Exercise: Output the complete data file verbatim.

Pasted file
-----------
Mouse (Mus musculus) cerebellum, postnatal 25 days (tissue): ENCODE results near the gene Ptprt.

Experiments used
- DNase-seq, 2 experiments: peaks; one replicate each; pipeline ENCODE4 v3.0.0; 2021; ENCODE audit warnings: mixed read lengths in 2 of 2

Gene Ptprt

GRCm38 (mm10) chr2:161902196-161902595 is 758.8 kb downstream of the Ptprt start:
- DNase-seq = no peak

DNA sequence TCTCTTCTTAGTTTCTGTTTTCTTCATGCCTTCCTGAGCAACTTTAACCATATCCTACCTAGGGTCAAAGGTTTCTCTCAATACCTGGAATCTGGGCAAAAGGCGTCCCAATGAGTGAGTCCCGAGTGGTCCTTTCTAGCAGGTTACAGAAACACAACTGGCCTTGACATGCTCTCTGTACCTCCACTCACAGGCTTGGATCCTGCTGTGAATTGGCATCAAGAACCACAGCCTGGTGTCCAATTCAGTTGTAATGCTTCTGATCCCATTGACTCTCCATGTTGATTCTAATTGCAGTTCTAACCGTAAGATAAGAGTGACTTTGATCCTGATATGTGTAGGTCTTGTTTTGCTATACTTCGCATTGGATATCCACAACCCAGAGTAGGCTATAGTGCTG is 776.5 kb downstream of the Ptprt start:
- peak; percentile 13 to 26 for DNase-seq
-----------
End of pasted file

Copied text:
Mouse (Mus musculus) cerebellum, postnatal 25 days (tissue): ENCODE results near the gene Ptprt.

Experiments used
- DNase-seq, 2 experiments: peaks; one replicate each; pipeline ENCODE4 v3.0.0; 2021; ENCODE audit warnings: mixed read lengths in 2 of 2

Gene Ptprt

GRCm38 (mm10) chr2:161902196-161902595 is 758.8 kb downstream of the Ptprt start:
- DNase-seq = no peak

DNA sequence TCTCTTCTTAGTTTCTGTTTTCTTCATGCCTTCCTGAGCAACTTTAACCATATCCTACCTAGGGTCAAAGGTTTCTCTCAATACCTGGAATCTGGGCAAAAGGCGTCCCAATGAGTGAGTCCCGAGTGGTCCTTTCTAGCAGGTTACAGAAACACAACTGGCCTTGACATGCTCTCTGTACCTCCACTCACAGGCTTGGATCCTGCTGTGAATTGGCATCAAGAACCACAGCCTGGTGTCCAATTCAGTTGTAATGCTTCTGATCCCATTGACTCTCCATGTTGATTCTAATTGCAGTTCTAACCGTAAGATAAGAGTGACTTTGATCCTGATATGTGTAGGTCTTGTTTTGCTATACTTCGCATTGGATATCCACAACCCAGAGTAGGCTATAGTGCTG is 776.5 kb downstream of the Ptprt start:
- peak; percentile 13 to 26 for DNase-seq